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ICE, CBP stop using terms like ‘illegal alien’, ‘assimilation’

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The heads of the two U.S. immigration enforcement agencies were directed by the Biden administration to use words such as “noncitizen” and “integration” instead of “alien” and “assimilation” as part of its effort to use immigration terms seen as more humane, according to memos obtained first by The Washington Post.

Troy Miller and Tae Johnson, the acting heads of Customs and Border Protection (CBP) and Immigration and Customs Enforcement (ICE), on Monday issued separate memos to staff detailing the new changes regarding the use of certain immigration terms in internal and external communications, such as public statements.

Instead of “alien,” the memos instruct employees of both agencies to use “migrant” or “noncitizen”; “undocumented” rather than “illegal”; and “integration” instead of “assimilation,” according to The Post. The memos also tell CBP and ICE employees to use “noncitizenship” instead of “alienage”.

Advocates have long called for the retirement of these terms, which they argue are dehumanizing to the people they describe, and the adoption of a more civil tone.

“As the nation’s premier law enforcement agency, we set a tone and example for our country and partners across the world,” CBP’s Miller said in his memo. “We enforce our nation’s laws while also maintaining the dignity of every individual with whom we interact. The words we use matter and will serve to further confer that dignity to those in our custody.”

ICE’s Johnson spoke similarly in his memo, saying, “In response to the vision set by the Administration, ICE will ensure agency communications use the preferred terminology and inclusive language.”

Officials, according to The Post, said the changes take effect immediately. The officials also acknowledge that they may need to use the terms in “legal or operational documents,” such as when filling out required forms.

MORE ON THE BORDER: Biden calls border surge a ‘crisis’ for the first time

Among those classified as noncitizens, according to the newspaper, are immigrants who are in the United States illegally, as well as millions of legal permanent residents—also known as green-card holders—and visitors arriving on work and tourist visas.

These changes come amid a record-breaking number of migrants—especially thousands of unaccompanied children—illegally crossing the U.S.-Mexico border over the past few months, as well as the resulting crisis that has seen overcrowded migrant detention facilities with poor accommodations.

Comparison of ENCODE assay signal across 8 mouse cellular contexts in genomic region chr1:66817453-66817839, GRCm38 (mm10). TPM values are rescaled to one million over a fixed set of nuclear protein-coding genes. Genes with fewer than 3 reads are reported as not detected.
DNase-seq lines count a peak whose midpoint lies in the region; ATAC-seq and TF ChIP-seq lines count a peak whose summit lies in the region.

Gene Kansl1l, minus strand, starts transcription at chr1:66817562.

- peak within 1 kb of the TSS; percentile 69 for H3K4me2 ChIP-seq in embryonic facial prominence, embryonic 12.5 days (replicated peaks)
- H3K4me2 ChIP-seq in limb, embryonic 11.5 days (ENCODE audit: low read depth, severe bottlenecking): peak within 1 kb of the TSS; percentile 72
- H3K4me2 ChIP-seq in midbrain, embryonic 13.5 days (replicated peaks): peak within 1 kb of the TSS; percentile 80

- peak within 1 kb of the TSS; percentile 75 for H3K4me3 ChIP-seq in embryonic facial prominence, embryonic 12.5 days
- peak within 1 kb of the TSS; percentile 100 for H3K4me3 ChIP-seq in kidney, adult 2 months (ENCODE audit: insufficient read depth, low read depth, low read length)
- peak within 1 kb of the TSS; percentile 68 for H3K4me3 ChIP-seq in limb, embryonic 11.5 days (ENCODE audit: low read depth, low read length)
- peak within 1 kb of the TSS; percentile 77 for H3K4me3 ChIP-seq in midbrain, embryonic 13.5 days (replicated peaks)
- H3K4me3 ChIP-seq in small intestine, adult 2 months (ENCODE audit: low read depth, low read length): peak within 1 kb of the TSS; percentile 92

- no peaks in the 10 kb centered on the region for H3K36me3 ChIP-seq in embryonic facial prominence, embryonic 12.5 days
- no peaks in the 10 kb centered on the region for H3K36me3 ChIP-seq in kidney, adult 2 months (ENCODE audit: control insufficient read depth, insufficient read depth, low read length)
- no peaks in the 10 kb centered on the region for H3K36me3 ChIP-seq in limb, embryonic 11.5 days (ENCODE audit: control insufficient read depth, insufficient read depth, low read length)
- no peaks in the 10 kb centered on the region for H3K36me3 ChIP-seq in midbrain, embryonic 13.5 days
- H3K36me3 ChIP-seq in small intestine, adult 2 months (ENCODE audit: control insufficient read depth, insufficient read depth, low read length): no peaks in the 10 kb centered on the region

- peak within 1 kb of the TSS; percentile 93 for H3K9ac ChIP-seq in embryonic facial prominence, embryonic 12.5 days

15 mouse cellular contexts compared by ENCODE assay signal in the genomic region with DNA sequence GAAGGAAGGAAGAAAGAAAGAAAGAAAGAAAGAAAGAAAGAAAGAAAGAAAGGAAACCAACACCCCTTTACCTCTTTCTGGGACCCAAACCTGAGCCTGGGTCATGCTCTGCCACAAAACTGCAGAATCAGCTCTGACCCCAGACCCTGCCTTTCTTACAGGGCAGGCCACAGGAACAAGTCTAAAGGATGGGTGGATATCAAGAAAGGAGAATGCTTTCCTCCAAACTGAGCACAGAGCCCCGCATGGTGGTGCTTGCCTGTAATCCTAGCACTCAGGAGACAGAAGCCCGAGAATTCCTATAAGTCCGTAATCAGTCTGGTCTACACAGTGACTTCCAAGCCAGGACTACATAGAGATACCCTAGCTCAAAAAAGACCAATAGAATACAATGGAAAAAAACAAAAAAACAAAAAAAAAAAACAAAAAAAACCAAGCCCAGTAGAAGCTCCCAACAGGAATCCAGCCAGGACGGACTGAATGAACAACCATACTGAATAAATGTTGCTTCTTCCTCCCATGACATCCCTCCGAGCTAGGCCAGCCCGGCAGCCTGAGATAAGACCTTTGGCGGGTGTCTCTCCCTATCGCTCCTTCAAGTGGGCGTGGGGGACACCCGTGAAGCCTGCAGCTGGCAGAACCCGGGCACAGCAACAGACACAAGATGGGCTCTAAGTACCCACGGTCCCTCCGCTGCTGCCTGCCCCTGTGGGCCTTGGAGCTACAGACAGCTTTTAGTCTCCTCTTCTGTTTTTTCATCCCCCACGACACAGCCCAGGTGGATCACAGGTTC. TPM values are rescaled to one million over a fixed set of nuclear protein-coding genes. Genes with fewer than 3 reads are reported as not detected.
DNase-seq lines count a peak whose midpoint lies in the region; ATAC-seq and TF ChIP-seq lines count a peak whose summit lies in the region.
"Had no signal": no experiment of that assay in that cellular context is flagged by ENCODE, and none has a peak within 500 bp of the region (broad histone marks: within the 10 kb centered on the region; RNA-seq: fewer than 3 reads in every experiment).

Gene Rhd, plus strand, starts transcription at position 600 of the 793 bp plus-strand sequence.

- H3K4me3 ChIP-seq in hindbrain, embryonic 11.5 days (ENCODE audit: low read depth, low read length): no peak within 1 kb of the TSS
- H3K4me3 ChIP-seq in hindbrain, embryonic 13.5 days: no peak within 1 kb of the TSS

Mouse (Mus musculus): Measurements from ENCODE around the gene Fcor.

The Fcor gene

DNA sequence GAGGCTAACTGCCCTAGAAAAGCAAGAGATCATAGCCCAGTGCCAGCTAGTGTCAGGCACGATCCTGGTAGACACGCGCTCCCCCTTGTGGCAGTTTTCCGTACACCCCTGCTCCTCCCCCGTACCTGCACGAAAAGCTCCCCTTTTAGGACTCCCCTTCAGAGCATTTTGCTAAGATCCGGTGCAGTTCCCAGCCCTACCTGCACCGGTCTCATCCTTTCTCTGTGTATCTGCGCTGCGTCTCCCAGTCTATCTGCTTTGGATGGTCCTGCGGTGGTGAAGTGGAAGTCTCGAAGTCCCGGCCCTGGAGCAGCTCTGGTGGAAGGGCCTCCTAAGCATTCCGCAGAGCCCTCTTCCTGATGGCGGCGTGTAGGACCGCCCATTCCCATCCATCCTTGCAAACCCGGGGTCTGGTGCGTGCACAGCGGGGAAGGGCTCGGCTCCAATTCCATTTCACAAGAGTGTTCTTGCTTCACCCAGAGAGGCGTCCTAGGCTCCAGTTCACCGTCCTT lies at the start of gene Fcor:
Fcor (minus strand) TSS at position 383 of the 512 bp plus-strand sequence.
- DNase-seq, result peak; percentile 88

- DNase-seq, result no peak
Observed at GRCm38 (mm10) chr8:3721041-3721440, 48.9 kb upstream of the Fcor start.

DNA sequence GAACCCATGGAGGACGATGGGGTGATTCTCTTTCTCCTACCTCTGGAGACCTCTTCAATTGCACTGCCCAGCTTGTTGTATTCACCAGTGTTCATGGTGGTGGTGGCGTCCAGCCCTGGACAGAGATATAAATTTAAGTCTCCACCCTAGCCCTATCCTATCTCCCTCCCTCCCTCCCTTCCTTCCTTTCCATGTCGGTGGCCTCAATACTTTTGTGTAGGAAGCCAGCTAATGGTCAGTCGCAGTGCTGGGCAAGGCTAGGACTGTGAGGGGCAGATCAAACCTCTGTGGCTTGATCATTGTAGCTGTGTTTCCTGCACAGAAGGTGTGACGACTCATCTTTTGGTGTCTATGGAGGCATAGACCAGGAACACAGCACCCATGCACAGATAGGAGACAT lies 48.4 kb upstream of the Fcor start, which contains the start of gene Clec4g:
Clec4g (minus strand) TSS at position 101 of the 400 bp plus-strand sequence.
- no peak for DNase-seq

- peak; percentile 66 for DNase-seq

MORE ON THE BORDER: Sara Carter: The border crisis is ‘astounding’

You can follow Douglas Braff on Twitter @DouglasPBraff.

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Immigration

DHS Secretary Mayorkas Says We Cannot Remove ‘11 Million Undocumented Individuals’ Unlawfully in U.S.

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DHS Secretary Mayorkas

Troubling details were unearthed during the questioning of Homeland Security Secretary Alejandro Mayorkas by the Senate Judiciary Committee ranking member Chuck Grassley (R-IA). Grassley asked Mayorkas about a DHS memo from September 30 which reads: “The fact an individual is a removable noncitizen will not alone be the basis of an enforcement action against them.”

“Does that reasoning apply to the [1.2] million illegal immigrants who have received due process and been given a final order of removal by an immigration judge?” Grassley asked Mayorkas.

“We cannot remove 1.2 million individuals, nor can we remove more than 11 million undocumented individuals, individuals who are unlawfully present in the United States, who might not have final orders of removal” Mayorkas answered.

Mayorkas also stated that he had issued the due process policy after drawing on “tremendous experience not only as a member of the Department of Homeland Security but as a federal prosecutor.”

Grassley pressed Mayorkas, asking, “should any of them be removed?”

“Of course,” Mayorkas said. “I do believe that individuals who pose a public safety threat, who pose a national security threat, who pose a border security threat, should be removed, and we should be smart and effective in our use of resources, and we should focus on the well-being of our communities and prioritize individuals for removal.”

In his opening statements, Grassley addressed Mayorkas and stated, “When you allow the ACLU and open-borders immigration activists rather than career law enforcement professionals to dictate the terms of your immigration and border policies, then you shouldn’t be surprised when record-shattering numbers of people start showing up at the border to take advantage of that.”

Grassley continued, “When you run DHS like it’s an ‘Abolish ICE’ fan club, you shouldn’t be surprised when you have an illegal immigration crisis on your hands.”

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